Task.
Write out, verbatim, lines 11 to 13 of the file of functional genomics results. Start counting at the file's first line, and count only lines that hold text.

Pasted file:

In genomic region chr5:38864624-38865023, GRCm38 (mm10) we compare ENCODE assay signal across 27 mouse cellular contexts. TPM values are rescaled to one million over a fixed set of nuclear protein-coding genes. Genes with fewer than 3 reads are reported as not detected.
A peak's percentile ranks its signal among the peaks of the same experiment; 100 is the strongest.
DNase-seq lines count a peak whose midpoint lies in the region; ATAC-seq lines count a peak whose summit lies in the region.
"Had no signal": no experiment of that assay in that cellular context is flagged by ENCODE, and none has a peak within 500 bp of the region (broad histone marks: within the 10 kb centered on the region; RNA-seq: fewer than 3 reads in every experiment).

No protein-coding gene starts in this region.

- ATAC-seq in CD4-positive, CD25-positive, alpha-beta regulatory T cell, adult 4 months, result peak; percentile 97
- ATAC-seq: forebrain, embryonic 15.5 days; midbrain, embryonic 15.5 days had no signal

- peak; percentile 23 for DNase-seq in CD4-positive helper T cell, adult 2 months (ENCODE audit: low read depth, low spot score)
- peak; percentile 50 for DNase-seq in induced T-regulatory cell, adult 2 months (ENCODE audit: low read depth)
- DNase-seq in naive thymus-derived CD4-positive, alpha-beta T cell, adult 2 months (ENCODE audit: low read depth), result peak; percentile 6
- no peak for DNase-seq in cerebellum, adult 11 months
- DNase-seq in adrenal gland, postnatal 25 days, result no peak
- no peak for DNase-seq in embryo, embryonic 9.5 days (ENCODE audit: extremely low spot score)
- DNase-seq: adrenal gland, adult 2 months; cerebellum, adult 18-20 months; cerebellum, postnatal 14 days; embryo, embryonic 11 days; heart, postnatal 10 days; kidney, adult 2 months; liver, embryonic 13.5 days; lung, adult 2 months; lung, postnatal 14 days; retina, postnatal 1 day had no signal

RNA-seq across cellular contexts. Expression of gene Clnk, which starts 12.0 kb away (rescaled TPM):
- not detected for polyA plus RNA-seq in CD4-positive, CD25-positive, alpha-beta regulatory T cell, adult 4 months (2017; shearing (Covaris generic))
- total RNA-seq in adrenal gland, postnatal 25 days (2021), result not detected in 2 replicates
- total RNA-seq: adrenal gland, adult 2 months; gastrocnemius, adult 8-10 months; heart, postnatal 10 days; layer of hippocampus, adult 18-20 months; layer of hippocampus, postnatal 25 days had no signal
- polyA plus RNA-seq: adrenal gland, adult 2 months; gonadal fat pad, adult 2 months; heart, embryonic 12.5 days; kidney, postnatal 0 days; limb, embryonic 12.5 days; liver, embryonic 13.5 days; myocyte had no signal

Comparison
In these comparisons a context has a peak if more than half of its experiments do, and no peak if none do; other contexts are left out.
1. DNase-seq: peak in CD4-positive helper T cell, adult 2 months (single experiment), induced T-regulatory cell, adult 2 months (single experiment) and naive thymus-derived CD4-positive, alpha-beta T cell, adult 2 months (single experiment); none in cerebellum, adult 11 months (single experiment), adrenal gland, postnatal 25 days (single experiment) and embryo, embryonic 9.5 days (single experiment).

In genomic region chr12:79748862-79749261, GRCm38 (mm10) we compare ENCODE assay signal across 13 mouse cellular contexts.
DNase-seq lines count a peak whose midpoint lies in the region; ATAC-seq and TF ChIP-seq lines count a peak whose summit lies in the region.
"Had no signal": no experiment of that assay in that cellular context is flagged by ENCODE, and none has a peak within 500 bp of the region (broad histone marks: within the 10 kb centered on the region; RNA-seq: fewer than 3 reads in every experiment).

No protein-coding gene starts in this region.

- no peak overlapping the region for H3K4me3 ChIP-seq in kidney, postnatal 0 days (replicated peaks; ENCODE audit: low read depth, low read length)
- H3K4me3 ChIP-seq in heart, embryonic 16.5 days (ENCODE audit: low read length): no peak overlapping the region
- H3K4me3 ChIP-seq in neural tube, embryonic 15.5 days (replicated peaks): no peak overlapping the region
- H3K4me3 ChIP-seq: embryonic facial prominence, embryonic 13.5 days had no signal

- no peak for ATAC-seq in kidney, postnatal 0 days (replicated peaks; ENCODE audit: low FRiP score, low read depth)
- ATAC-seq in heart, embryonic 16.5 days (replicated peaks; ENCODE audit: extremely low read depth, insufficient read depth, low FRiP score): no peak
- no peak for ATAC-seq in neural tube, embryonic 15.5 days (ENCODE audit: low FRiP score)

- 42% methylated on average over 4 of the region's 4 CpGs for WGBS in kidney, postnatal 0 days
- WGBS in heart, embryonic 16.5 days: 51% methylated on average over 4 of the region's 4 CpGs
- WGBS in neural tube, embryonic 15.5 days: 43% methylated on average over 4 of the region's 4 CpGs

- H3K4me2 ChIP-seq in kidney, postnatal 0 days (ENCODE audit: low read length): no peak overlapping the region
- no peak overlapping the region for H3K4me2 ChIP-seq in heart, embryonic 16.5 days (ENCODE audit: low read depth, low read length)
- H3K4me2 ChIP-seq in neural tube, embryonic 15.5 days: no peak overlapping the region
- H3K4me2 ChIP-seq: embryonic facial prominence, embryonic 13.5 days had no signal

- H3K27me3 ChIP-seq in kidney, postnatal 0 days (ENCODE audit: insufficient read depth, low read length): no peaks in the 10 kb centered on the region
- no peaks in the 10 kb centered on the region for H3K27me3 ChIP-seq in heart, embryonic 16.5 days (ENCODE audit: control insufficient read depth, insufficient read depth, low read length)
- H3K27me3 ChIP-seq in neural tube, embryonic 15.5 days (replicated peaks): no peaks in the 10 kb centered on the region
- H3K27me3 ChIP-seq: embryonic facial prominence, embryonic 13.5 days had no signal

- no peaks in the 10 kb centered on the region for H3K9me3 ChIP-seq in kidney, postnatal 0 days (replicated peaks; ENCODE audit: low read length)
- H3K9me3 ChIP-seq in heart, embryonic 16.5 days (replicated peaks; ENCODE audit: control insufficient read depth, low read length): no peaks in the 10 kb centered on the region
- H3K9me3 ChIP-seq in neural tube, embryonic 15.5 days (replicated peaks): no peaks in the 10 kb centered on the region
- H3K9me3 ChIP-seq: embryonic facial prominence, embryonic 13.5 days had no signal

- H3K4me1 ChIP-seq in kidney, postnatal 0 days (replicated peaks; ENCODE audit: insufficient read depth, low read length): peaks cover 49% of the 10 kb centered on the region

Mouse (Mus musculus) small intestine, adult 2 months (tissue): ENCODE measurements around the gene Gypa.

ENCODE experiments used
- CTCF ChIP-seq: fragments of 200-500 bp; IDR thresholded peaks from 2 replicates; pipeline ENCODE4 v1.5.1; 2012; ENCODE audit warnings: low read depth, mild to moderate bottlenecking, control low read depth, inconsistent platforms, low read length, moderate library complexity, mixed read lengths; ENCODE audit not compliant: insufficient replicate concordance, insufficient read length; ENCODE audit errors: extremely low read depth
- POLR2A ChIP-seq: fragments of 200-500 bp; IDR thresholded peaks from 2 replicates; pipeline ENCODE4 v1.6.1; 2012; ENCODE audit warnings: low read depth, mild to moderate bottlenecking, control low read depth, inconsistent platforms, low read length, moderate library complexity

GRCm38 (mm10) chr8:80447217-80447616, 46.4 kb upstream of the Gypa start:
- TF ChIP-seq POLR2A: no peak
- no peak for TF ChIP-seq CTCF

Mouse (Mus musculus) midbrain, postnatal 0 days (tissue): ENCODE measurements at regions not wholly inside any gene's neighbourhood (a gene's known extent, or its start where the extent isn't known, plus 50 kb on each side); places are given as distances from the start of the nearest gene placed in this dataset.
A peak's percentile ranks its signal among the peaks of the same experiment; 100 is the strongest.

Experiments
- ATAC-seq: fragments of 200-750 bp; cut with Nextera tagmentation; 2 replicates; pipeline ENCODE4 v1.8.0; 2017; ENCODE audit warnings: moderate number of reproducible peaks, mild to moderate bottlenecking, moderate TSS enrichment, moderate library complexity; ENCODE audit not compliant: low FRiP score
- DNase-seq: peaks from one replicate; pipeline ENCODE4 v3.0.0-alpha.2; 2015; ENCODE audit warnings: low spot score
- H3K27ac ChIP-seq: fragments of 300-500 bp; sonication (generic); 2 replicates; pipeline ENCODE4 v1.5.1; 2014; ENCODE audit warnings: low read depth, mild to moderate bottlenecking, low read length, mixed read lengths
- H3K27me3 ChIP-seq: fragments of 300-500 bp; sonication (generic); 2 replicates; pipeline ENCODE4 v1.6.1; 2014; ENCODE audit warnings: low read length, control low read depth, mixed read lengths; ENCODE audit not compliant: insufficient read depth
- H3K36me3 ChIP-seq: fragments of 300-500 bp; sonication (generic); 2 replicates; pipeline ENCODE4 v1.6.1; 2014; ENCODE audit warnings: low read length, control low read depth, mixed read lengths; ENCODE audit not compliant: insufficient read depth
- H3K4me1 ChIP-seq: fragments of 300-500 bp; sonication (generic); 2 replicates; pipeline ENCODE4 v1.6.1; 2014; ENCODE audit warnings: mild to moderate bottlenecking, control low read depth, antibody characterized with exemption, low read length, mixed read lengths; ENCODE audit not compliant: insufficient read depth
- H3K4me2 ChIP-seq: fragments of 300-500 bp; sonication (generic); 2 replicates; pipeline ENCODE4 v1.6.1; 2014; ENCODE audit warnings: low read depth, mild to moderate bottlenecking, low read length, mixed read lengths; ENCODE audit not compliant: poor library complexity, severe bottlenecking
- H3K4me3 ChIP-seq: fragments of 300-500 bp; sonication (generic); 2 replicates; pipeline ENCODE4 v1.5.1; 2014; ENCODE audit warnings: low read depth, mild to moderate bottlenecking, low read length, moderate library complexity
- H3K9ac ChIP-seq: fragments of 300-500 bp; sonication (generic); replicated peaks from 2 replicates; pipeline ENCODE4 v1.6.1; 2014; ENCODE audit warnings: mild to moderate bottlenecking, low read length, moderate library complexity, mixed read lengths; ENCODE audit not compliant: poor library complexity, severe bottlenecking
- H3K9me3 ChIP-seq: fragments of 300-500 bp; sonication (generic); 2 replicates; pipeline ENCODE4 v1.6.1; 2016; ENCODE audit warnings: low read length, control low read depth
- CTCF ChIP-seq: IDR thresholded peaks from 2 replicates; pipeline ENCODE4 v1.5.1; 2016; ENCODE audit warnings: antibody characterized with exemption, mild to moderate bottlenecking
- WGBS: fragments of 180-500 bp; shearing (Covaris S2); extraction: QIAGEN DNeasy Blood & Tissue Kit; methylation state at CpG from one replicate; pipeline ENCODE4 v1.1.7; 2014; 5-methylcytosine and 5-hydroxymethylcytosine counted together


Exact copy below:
- no peak for DNase-seq in cerebellum, adult 11 months
- DNase-seq in adrenal gland, postnatal 25 days, result no peak
- no peak for DNase-seq in embryo, embryonic 9.5 days (ENCODE audit: extremely low spot score)